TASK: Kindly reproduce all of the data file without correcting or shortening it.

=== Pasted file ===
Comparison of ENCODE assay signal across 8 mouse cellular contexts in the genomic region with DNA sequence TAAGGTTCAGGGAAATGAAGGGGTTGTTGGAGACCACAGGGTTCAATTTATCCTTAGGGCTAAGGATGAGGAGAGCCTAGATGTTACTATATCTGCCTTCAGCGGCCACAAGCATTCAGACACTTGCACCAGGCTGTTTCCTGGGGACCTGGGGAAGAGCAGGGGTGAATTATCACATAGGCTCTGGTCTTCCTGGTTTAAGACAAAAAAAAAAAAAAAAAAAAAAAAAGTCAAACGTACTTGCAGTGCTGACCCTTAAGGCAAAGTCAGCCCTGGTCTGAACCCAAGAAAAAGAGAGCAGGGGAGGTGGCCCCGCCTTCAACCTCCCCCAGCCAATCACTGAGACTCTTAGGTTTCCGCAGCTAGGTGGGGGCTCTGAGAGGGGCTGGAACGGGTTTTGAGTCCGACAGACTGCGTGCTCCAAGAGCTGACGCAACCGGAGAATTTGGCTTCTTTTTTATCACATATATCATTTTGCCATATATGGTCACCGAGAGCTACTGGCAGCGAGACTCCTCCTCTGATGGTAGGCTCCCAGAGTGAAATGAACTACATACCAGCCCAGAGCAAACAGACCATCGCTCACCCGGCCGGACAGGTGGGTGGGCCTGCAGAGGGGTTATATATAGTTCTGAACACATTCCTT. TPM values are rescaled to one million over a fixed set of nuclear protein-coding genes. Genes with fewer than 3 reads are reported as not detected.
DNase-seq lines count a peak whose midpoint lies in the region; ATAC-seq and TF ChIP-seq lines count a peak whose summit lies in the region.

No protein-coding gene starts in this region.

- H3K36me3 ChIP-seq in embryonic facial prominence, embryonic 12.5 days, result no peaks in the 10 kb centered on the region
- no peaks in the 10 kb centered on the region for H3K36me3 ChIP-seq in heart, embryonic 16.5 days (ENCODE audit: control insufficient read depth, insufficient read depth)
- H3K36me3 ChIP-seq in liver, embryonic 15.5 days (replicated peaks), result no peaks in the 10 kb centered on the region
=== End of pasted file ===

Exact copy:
Comparison of ENCODE assay signal across 8 mouse cellular contexts in the genomic region with DNA sequence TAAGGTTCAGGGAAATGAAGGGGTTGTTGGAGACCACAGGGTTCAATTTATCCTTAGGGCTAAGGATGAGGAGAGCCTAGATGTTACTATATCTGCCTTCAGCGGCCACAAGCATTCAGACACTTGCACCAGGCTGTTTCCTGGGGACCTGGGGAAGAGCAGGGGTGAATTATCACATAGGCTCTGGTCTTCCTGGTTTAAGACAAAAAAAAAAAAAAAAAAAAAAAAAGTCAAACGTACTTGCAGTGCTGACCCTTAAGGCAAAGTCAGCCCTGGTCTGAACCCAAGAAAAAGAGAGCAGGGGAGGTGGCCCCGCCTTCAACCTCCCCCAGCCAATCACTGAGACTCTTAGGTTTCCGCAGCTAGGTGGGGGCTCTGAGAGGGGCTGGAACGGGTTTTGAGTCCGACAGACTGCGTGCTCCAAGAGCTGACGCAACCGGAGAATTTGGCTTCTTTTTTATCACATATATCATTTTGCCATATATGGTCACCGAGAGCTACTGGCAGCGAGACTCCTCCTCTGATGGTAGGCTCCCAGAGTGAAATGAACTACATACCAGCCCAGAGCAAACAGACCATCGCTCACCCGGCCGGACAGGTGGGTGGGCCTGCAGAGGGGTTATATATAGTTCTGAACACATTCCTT. TPM values are rescaled to one million over a fixed set of nuclear protein-coding genes. Genes with fewer than 3 reads are reported as not detected.
DNase-seq lines count a peak whose midpoint lies in the region; ATAC-seq and TF ChIP-seq lines count a peak whose summit lies in the region.

No protein-coding gene starts in this region.

- H3K36me3 ChIP-seq in embryonic facial prominence, embryonic 12.5 days, result no peaks in the 10 kb centered on the region
- no peaks in the 10 kb centered on the region for H3K36me3 ChIP-seq in heart, embryonic 16.5 days (ENCODE audit: control insufficient read depth, insufficient read depth)
- H3K36me3 ChIP-seq in liver, embryonic 15.5 days (replicated peaks), result no peaks in the 10 kb centered on the region